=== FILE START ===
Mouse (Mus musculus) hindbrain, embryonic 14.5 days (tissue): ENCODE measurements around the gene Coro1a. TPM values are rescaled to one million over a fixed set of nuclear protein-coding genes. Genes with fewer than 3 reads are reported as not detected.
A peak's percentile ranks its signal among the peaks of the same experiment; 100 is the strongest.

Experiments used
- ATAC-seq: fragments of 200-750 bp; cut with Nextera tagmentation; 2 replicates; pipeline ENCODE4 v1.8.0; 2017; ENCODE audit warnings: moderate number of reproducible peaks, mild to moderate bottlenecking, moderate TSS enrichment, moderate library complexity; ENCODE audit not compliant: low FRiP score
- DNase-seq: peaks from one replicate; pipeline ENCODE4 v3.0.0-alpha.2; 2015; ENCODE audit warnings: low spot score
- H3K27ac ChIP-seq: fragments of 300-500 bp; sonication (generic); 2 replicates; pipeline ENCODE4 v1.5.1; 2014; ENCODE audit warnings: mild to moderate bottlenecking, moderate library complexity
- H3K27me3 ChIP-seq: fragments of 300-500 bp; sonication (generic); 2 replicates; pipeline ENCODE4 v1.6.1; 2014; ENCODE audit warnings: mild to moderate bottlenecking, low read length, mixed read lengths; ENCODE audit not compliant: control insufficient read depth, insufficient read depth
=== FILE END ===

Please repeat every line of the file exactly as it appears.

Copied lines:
Mouse (Mus musculus) hindbrain, embryonic 14.5 days (tissue): ENCODE measurements around the gene Coro1a. TPM values are rescaled to one million over a fixed set of nuclear protein-coding genes. Genes with fewer than 3 reads are reported as not detected.
A peak's percentile ranks its signal among the peaks of the same experiment; 100 is the strongest.

Experiments used
- ATAC-seq: fragments of 200-750 bp; cut with Nextera tagmentation; 2 replicates; pipeline ENCODE4 v1.8.0; 2017; ENCODE audit warnings: moderate number of reproducible peaks, mild to moderate bottlenecking, moderate TSS enrichment, moderate library complexity; ENCODE audit not compliant: low FRiP score
- DNase-seq: peaks from one replicate; pipeline ENCODE4 v3.0.0-alpha.2; 2015; ENCODE audit warnings: low spot score
- H3K27ac ChIP-seq: fragments of 300-500 bp; sonication (generic); 2 replicates; pipeline ENCODE4 v1.5.1; 2014; ENCODE audit warnings: mild to moderate bottlenecking, moderate library complexity
- H3K27me3 ChIP-seq: fragments of 300-500 bp; sonication (generic); 2 replicates; pipeline ENCODE4 v1.6.1; 2014; ENCODE audit warnings: mild to moderate bottlenecking, low read length, mixed read lengths; ENCODE audit not compliant: control insufficient read depth, insufficient read depth